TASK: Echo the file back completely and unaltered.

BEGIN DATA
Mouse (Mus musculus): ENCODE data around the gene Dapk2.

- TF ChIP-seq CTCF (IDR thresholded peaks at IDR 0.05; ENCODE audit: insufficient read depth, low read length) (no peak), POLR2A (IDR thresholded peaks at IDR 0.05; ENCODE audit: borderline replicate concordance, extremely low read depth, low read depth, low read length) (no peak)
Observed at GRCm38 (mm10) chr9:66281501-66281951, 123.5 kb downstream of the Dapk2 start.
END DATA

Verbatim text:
Mouse (Mus musculus): ENCODE data around the gene Dapk2.

- TF ChIP-seq CTCF (IDR thresholded peaks at IDR 0.05; ENCODE audit: insufficient read depth, low read length) (no peak), POLR2A (IDR thresholded peaks at IDR 0.05; ENCODE audit: borderline replicate concordance, extremely low read depth, low read depth, low read length) (no peak)
Observed at GRCm38 (mm10) chr9:66281501-66281951, 123.5 kb downstream of the Dapk2 start.